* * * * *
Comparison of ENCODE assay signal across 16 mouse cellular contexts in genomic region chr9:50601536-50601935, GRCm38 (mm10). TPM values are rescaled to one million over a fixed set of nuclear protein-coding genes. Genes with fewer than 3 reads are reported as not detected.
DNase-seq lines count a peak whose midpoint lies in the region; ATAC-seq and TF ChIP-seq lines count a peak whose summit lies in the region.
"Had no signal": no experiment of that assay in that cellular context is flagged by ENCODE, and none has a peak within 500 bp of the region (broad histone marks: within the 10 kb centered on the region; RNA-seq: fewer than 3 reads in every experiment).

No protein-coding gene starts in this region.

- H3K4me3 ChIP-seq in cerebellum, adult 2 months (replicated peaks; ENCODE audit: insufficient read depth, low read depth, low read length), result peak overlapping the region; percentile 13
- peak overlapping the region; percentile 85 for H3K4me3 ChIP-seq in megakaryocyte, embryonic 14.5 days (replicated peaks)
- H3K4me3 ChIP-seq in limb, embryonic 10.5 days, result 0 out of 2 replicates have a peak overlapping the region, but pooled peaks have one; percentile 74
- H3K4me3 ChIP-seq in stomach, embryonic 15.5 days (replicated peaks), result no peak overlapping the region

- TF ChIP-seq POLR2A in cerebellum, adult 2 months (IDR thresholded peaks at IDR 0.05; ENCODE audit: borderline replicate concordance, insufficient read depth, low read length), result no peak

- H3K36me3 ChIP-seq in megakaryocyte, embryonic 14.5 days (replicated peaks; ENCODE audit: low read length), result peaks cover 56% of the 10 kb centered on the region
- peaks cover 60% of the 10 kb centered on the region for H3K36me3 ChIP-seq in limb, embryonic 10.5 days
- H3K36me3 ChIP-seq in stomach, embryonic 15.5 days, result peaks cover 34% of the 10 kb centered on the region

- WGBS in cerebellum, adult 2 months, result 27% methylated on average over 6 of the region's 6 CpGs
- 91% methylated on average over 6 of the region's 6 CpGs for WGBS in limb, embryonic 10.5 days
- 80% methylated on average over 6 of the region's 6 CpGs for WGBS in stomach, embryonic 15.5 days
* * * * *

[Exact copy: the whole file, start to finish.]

Comparison of ENCODE assay signal across 16 mouse cellular contexts in genomic region chr9:50601536-50601935, GRCm38 (mm10). TPM values are rescaled to one million over a fixed set of nuclear protein-coding genes. Genes with fewer than 3 reads are reported as not detected.
DNase-seq lines count a peak whose midpoint lies in the region; ATAC-seq and TF ChIP-seq lines count a peak whose summit lies in the region.
"Had no signal": no experiment of that assay in that cellular context is flagged by ENCODE, and none has a peak within 500 bp of the region (broad histone marks: within the 10 kb centered on the region; RNA-seq: fewer than 3 reads in every experiment).

No protein-coding gene starts in this region.

- H3K4me3 ChIP-seq in cerebellum, adult 2 months (replicated peaks; ENCODE audit: insufficient read depth, low read depth, low read length), result peak overlapping the region; percentile 13
- peak overlapping the region; percentile 85 for H3K4me3 ChIP-seq in megakaryocyte, embryonic 14.5 days (replicated peaks)
- H3K4me3 ChIP-seq in limb, embryonic 10.5 days, result 0 out of 2 replicates have a peak overlapping the region, but pooled peaks have one; percentile 74
- H3K4me3 ChIP-seq in stomach, embryonic 15.5 days (replicated peaks), result no peak overlapping the region

- TF ChIP-seq POLR2A in cerebellum, adult 2 months (IDR thresholded peaks at IDR 0.05; ENCODE audit: borderline replicate concordance, insufficient read depth, low read length), result no peak

- H3K36me3 ChIP-seq in megakaryocyte, embryonic 14.5 days (replicated peaks; ENCODE audit: low read length), result peaks cover 56% of the 10 kb centered on the region
- peaks cover 60% of the 10 kb centered on the region for H3K36me3 ChIP-seq in limb, embryonic 10.5 days
- H3K36me3 ChIP-seq in stomach, embryonic 15.5 days, result peaks cover 34% of the 10 kb centered on the region

- WGBS in cerebellum, adult 2 months, result 27% methylated on average over 6 of the region's 6 CpGs
- 91% methylated on average over 6 of the region's 6 CpGs for WGBS in limb, embryonic 10.5 days
- 80% methylated on average over 6 of the region's 6 CpGs for WGBS in stomach, embryonic 15.5 days